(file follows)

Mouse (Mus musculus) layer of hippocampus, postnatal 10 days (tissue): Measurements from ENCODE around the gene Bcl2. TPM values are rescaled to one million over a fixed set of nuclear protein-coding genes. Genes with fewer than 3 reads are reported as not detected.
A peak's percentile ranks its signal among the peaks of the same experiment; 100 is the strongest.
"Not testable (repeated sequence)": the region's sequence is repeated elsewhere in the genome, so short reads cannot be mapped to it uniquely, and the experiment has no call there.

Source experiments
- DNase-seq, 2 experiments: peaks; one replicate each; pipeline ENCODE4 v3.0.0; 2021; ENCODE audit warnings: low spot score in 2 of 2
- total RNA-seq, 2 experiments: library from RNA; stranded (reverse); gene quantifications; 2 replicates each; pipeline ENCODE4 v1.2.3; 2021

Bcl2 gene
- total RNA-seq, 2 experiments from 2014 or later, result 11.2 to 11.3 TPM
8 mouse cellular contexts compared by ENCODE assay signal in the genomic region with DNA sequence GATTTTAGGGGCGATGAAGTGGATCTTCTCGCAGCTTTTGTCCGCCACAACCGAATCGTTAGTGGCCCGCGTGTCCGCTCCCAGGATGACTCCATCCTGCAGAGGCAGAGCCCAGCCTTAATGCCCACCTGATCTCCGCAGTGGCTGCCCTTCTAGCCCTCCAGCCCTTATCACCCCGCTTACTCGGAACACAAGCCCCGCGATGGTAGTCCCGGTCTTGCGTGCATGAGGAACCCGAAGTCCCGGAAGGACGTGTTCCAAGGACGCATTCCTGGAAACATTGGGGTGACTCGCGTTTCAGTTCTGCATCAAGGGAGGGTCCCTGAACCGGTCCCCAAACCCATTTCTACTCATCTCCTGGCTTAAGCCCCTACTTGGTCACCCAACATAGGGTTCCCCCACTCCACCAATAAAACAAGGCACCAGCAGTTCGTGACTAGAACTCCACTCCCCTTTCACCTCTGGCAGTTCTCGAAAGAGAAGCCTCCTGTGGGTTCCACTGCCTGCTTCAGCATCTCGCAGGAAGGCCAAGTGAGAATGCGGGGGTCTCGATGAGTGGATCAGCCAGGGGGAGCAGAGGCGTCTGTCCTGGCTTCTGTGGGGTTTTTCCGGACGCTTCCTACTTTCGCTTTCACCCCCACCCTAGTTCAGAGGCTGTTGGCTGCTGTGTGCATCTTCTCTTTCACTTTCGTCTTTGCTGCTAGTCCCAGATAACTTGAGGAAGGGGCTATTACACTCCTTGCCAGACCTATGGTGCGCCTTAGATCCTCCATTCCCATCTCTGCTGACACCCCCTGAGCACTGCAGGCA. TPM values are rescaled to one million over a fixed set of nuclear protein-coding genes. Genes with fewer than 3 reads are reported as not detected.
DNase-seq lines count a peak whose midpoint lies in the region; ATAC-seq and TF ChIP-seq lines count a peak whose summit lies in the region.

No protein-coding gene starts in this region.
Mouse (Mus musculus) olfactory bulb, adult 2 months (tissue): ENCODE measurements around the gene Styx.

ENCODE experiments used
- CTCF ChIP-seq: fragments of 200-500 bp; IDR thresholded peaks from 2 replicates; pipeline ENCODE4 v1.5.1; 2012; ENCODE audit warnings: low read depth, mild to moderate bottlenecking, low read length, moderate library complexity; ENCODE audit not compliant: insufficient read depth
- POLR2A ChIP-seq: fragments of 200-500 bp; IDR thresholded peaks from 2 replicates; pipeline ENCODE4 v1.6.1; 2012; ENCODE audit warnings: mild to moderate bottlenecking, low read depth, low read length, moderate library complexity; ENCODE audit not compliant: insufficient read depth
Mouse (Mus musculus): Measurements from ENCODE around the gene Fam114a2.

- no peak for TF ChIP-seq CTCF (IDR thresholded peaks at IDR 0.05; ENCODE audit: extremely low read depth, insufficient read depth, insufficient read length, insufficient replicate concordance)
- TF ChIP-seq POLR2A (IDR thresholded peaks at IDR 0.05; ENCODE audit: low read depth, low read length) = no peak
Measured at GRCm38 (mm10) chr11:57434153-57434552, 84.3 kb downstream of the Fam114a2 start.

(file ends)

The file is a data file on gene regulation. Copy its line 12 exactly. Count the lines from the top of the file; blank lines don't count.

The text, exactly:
Mouse (Mus musculus) olfactory bulb, adult 2 months (tissue): ENCODE measurements around the gene Styx.